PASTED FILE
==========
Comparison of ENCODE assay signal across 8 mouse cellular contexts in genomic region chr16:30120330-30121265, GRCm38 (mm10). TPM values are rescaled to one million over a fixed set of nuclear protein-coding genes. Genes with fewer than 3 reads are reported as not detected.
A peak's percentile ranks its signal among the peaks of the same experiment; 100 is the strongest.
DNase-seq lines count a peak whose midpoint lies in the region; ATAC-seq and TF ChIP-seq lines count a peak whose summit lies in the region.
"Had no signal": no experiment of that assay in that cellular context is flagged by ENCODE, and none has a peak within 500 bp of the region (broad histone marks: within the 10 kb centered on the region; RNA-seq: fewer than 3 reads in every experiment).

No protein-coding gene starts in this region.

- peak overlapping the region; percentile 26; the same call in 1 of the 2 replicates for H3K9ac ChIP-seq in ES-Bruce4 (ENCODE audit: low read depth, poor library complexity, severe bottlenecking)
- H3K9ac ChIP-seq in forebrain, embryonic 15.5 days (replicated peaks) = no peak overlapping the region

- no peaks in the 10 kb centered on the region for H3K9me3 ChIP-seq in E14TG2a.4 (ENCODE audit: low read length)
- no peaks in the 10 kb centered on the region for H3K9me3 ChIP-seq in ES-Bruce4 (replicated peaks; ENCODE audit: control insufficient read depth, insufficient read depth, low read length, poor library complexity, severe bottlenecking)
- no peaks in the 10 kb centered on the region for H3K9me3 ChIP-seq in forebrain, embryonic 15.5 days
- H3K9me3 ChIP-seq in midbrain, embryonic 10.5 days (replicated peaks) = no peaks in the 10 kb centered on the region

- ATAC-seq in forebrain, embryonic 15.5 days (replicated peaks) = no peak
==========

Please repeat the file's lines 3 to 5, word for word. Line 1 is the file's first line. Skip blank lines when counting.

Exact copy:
DNase-seq lines count a peak whose midpoint lies in the region; ATAC-seq and TF ChIP-seq lines count a peak whose summit lies in the region.
"Had no signal": no experiment of that assay in that cellular context is flagged by ENCODE, and none has a peak within 500 bp of the region (broad histone marks: within the 10 kb centered on the region; RNA-seq: fewer than 3 reads in every experiment).

No protein-coding gene starts in this region.